The pickles are seasoned with garlic, dill flowers, hot red pepper, whole allspice and mixed peppercorns, in a vinegar and salt brine. How bad could they be? The cucumbers are organic, grown in the greenhouse where I earn my keep. Rationally I can rest assured that they will be fine. But rationality, rather like my periods, seems to be a thing of the past.

Buckle up, I’m telling myself. This is going to last as long as it lasts and be about as much fun as a roller coaster ride: as much fun as I choose to make it. I can white knuckle it through and be pissed I bought the ticket, or pray, sit in the front row, and throw my hands up in the air. Either way we’re riding it out. Self-awareness, a sense of humor, and a barf bag are probably the tools I need to make it through.

Pickles. Apparently that’s what menopause it all about.

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The Devil In A Day

3 a.m. is, in my book, last night. 3 a.m. is reachable by staying up late. It belongs to the night. 4 a.m., however, is this morning. It’s a respectable time to get up and start your day, if you’re some sort of pre-dawn psychopath or have a plane to catch. To hike the Devil in a Day, I got up at 3 a.m., and was in the car, driving across two counties, to meet a stranger named Dave, to hike the most challenging trail in the Catskills in its entirety, in one day, by 4 a.m.

The Devil’s Path is often backpacked over 2 or 3 days. It’s renowned as one of the most challenging hiking trails in the Catskills if not the northeast. It’s long (we’ll discuss the mileage below) and strenuous (rock scrambles, and a metric ton of elevation change, or in layman’s terms – you walk way up and way down a bunch of mountains). The other 2 most challenging day hikes in the Catskills are the Escarpment trail (also roughly 24 miles long with plenty of up and down) and The Nine – a combined bushwack and trailed hike that is in that 20+ mile range… as long as you don’t get lost. Having completed the Escarpment trail, solo, and done The Nine in style (see The Twelve), I have been jonesing to complete the trifecta and hike the Devil in a Day. Finally, it sure looked like my day had come.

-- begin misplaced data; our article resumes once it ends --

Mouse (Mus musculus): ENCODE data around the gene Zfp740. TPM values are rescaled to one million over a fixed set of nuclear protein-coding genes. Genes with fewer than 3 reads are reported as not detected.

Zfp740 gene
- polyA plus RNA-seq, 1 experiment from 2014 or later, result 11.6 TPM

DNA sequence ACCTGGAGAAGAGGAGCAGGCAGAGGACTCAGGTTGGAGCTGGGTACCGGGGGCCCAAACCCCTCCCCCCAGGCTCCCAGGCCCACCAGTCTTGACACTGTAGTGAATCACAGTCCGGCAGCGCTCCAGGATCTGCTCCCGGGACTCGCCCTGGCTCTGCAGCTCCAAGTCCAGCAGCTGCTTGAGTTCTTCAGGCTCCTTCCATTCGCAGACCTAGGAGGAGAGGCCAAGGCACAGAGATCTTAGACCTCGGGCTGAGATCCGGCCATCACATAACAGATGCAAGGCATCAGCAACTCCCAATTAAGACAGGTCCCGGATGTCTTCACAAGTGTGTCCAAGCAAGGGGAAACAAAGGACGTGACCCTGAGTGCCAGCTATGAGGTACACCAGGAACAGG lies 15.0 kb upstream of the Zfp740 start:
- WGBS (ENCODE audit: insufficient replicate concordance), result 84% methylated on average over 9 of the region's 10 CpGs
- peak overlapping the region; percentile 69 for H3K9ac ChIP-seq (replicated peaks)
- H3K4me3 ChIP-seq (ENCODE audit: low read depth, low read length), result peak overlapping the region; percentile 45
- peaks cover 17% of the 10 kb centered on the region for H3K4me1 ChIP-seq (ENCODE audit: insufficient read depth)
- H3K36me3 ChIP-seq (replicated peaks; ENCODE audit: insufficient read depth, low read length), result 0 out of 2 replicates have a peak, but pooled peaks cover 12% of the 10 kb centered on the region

6:45 a.m. on the first ledge on Indian Head (the chin)

What sort of hiker does this? A surprising number give it a shot; an even more surprising number complete it. Why? I can only guess at others’ motivations and aspirations, but for me it is a healthy dollop of vanity and bragging rights, along with sheer curiosity: am I really up to it? Being female and fifty-three years old, battling hot flashes and gerd by night and working as a farmhand by day, I don’t exactly have a hardcore athlete’s lifestyle. I don’t “train” for efforts like these; I just live a rather rough and tumble lifestyle and hope that my innate fitness, willingness to undergo pain for no good reason, and sheer ill temperedness are sufficient to get me over the humps… literally and figuratively.